The Impeachment Response
Trump has at least one hand on the wheel regarding his legal defense. That could get messy.
|Alexandra Erin||Jan 18|| 6|
Donald's formal response to the articles of impeachment has been released.
In summary: he thinks they should be dismissed by the Senate summarily on the grounds that he's never done anything wrong in his life and everybody is so mean to him. It was a perfect call. Everybody said it was "good" and "normal"... those are direct quotes from the legal brief, and yes, they put quotes around those individual words.
The thing I find interesting is that this response utterly refutes one of Donald's most-cherished parts of his narrative about the impeachment, which is that he released the memo of his "perfect call" to outfox Adam Schiff after he "made up a fraudulent version" in a hearing. He's referring, of course, to Schiff's paraphrase of the call, which could only have existed after he'd read the partial edited transcript that the White House released.
It was an obvious lie but one that Donald has leaned on heavily and I was curious how it would be handled in the legal response. Now we have an answer: Team Trump is still pretending that Schiff's summary of his conduct was an attempt to trick people as to the literal contents of the call, while (reluctantly, I imagine, on Hair Furor's part) admitting it happened after.
Not only does the evidence collected by House Democrats refute each and every one of the factual predicates underlying the first Article, the transcripts of the April 21 call and the July 25 call disprove what the Article alleges. When the House Democrats realized this, Mr. Schiff created a fraudulent version of the July 25 call and read it to the American people at a congressional hearing, without disclosing that he was simply making it all up. The fact that Mr. Schiff felt the need to fabricate a false version of the July 25 call proves that he and his colleagues knew there was absolutely nothing wrong with the call.
It of course makes no sense. If the "transcript" of the "perfect call" already existed and was being widely reported, there would have been no point in lying about its contents in public. But it's always been a ridiculous and transparent lie. Donald himself is very fond, maybe inordinately so, of doing bad impressions of people he doesn't like and acting out the scenes he imagines unfolding in the aftermath of various events. He did it with Schiff and Pelosi, in this very case, busting out the claim at multiple rallies that Pelosi had been excited about the call until he released the transcript, and then she, according to him, said, "This is the transcript? That's terrible. There's nothing there."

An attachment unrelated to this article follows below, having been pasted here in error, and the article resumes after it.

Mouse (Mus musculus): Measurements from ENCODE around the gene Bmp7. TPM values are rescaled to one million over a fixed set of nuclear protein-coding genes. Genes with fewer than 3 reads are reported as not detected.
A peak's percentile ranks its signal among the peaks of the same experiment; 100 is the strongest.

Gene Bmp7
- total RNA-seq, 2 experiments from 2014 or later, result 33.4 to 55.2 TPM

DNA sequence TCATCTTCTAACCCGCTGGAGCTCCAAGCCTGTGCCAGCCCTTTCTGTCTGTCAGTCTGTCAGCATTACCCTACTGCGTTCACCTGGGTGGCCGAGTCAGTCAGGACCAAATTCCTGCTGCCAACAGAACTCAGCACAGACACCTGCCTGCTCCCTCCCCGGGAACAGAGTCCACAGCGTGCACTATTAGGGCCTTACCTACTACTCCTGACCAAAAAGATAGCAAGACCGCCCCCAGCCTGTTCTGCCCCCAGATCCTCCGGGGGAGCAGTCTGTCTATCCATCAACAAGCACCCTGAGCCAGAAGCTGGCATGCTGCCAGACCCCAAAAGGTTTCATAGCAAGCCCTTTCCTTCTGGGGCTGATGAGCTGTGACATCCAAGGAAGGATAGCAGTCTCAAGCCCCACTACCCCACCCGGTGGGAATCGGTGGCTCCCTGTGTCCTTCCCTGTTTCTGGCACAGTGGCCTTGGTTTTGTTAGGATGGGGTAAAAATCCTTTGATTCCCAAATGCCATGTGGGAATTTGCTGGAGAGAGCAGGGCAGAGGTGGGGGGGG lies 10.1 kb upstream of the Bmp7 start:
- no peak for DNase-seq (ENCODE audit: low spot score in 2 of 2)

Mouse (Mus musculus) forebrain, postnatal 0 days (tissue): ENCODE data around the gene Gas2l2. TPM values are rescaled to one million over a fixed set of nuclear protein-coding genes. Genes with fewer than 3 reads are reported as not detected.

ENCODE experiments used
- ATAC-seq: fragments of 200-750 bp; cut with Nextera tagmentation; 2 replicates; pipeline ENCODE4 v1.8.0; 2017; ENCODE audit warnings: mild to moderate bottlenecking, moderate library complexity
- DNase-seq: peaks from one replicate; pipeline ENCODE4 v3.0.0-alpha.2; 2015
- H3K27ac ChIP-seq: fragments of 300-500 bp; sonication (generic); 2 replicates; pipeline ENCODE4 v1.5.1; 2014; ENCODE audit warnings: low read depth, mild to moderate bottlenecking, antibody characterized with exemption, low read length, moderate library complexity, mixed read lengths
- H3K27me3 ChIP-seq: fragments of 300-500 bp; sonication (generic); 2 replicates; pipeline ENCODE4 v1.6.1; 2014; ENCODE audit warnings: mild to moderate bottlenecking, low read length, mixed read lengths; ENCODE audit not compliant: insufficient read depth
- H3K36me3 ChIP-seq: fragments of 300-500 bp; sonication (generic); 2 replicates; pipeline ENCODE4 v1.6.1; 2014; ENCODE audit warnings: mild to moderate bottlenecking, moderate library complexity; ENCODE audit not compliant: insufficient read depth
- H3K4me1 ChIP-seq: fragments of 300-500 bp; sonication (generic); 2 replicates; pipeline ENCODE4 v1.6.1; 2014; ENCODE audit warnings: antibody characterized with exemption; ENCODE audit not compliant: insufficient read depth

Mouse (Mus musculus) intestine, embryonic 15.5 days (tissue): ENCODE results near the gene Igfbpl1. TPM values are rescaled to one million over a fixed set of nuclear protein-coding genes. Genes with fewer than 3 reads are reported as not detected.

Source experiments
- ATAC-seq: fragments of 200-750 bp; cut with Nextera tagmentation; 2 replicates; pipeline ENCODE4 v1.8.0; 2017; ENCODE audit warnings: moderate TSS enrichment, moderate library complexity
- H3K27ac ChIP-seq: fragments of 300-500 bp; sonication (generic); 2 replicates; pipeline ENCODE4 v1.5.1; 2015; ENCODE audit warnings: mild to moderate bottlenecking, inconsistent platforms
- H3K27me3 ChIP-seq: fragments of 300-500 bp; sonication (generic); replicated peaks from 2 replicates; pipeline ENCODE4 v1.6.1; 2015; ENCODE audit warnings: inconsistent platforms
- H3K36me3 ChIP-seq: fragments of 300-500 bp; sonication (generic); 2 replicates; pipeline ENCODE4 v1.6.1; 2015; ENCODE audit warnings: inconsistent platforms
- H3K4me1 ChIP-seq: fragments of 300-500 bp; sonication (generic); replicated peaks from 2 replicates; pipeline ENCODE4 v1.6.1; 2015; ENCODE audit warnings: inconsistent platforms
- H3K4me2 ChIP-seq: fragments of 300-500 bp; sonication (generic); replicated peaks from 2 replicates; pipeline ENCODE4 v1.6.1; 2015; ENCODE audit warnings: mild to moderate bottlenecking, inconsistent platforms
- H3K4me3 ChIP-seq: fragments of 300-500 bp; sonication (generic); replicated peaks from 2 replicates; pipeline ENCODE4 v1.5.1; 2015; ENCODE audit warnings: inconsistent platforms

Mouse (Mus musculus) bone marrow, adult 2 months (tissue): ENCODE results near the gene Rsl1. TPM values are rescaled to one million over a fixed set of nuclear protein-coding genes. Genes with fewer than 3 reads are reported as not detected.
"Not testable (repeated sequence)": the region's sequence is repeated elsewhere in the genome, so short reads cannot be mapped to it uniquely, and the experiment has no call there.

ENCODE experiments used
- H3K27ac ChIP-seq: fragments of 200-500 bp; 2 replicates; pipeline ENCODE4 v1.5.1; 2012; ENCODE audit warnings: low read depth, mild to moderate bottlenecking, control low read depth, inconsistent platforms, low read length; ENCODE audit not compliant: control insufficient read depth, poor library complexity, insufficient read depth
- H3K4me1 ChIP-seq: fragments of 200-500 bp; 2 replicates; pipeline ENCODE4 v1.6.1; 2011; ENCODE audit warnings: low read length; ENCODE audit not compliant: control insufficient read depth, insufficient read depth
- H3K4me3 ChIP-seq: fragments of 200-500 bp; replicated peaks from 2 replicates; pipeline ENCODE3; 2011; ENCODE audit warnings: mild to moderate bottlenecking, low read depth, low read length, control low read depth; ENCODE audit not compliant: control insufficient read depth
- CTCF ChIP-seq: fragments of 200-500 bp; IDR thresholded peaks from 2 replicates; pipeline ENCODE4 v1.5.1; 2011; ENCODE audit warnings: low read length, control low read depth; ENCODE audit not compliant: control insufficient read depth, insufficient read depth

If the logic that Donald applies to his enemies ever applied to him, he'd be guilty of the same fraud he's accusing Schiff of, but worse. Schiff was trying to get a point across about something he actually had read; Trump was imagining the scene the way he'd prefer it to have happened.
But what's interesting in this is the inclusion of Schiff's "false version" in the legal defense at all. To the extent that they are actually lawyers, Donald's legal team has to know that this is not any kind of legal argument. Only one man could think it would be helpful, so it had to be put in at his insistence.
I'm not putting it past any of the Senate GOP to humor him and run with it. I'm saying, they'd have an easier time giving him what he wants if the response stuck to what sounds like actual points of law. They could pretend this is all a policy dispute over the limits of executive power vs. congressional power and the nature of impeachment and come to a decision they could deliver with a straight face and probably minimal twinges of residual conscience.
But because Donald insisted on making Schiff's conduct a part of the official argument... well, they can't ignore that. And they can't easily refute it, since the mere fact that it's there means it's important to Donald and he'll be mightily affronted if they don't validate him on that.
If they find their spines and souls and we somehow get a fair trial out of this, this will make their decision easier. If, as is more likely, we see a partisan biased miscarriage of justice, it will be more cartoonishly farcical.
This is only the opening salvo. The one thing I would really watch for is if anyone on Trump's team (either his actual team that is supposed to be representing him or any of the Republican jurors) starts throwing around the phrase "perfect call" on the record. The brief says the call was "good" and "normal" and "perfectly legal" but I did not notice that phrase jumping out at me. I am certain, dead certain, that Donald has at every opportunity been haranguing his lawyers and his Senate proxies to "tell them it was perfect" every chance they get and that he's frustrated every time they don't.
If that becomes the language of the defense, it will be an indication that they've given up all pretense of steering this ship and are willing to let it crash into the shore. That doesn't mean conviction. It doesn't mean acquittal. It means that whatever happens, however it happens, it will be uglier and messier and more destructive than in the alternative.
We will be watching closely.